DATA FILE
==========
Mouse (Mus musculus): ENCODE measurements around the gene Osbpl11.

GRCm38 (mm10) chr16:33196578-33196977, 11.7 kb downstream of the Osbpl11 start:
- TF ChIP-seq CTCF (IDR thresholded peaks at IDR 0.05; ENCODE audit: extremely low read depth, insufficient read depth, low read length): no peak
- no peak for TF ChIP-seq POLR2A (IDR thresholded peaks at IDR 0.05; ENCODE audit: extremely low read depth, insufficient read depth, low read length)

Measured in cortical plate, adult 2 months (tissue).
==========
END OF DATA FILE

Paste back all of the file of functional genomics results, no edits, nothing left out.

Mouse (Mus musculus): ENCODE measurements around the gene Osbpl11.

GRCm38 (mm10) chr16:33196578-33196977, 11.7 kb downstream of the Osbpl11 start:
- TF ChIP-seq CTCF (IDR thresholded peaks at IDR 0.05; ENCODE audit: extremely low read depth, insufficient read depth, low read length): no peak
- no peak for TF ChIP-seq POLR2A (IDR thresholded peaks at IDR 0.05; ENCODE audit: extremely low read depth, insufficient read depth, low read length)

Measured in cortical plate, adult 2 months (tissue).